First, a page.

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About 20 years ago my dad went to the opticians for the first time – a visit that changed his life, forever.

The optician spotted something abnormal and referred him to the hospital where he was diagnosed with Retinitis Pigmentosa (or RP). It’s a name given to a group of inherited conditions which all result in a gradual progressive reduction in vision.

He was going blind.

Within weeks he had lost his driving licence (obviously with good reason) and he was also no longer able to work as a forklift truck driver. Since then many of the things he loved (he was a proper jack of all trades, able to turn his hand to anything practical) have became more difficult, if not impossible.

Not once have I ever heard him complain.

His attitude has always been really positive, he just gets on with it as best he can. While some things are a struggle, he is happy to be alive doing what he loves best – spending time with his grandchildren.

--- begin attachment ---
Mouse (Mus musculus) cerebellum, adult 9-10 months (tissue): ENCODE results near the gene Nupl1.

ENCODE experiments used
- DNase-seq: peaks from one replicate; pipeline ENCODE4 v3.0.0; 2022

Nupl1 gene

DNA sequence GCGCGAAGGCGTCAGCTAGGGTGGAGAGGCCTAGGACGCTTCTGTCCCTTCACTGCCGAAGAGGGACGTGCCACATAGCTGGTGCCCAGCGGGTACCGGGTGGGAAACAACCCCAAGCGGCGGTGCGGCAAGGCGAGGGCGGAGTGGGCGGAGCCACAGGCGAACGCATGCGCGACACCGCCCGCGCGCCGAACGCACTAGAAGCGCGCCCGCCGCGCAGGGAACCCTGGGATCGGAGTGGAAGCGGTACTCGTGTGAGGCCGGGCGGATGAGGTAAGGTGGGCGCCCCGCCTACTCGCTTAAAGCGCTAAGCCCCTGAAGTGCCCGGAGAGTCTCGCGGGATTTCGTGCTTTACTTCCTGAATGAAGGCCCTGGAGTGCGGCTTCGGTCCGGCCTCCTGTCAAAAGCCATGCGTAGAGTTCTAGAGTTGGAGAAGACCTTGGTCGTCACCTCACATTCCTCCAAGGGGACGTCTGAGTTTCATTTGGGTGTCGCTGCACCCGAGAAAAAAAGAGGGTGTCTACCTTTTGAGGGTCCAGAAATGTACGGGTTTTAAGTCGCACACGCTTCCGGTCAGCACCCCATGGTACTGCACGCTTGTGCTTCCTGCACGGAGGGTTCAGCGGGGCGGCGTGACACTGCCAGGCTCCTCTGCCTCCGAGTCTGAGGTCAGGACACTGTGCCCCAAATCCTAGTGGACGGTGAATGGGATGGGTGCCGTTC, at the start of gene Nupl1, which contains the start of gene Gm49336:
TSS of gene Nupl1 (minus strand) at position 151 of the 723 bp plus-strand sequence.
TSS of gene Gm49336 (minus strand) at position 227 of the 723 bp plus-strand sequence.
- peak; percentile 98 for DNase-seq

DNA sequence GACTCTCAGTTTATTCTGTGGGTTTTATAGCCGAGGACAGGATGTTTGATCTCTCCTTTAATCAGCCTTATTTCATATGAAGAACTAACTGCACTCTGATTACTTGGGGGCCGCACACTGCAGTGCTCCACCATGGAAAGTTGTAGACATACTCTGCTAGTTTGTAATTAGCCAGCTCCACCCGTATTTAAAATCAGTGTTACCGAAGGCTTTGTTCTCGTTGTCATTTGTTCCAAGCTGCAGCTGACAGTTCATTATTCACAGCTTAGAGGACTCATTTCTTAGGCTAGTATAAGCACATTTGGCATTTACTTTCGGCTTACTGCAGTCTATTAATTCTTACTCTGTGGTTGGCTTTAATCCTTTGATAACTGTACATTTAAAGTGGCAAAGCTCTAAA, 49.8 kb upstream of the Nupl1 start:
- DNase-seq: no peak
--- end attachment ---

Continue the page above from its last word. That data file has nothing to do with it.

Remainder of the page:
Even though his sight has now deteriorated, so much that he often can’t really see what is going on, he loves visiting different places. On Friday we went to Banham Zoo where, among other things, we watched the always entertaining Amazing Animals indoor show. As we went in, I asked Mark to tell a staff member, Steve, that my dad couldn’t see (I did this because the show features audience participation and they seek volunteers but also just in case there was an emergency).

Afterwards we went to see the brilliant outdoor Birds of Prey display, which my mum was especially keen on. Steve was flying a couple of the birds and, as he came into the audience with a beautiful peregrine falcon, he stopped before my dad and explained he was going to gently brush the bird’s feathers against his face so he could feel what they were like.

Even though my dad says he simply enjoys being with us, I always feel a little guilty that he’s normally on the fringe of things (as much as I try and take him places I think he will enjoy too). That wasn’t the case on Friday. How many people ever get that close to a peregrine falcon?


We were all so surprised and touched by the gesture (my dad was thrilled). Thank you to the staff, especially Steve, for making it a day we will all remember for a long time.

My dad gave me permission to share his photo and a bit of his story.

I’ve linked up this special moment with #MySundayPhoto (please click on the camera below to see what other people have posted).

I’ll share some more zoo pics in the week (although approximately 800 of them were of blurred wings). Tomorrow is also my second Behind The Book interview (this time with the fabulous saga writer Susanna Bavin) so please come back and visit again soon.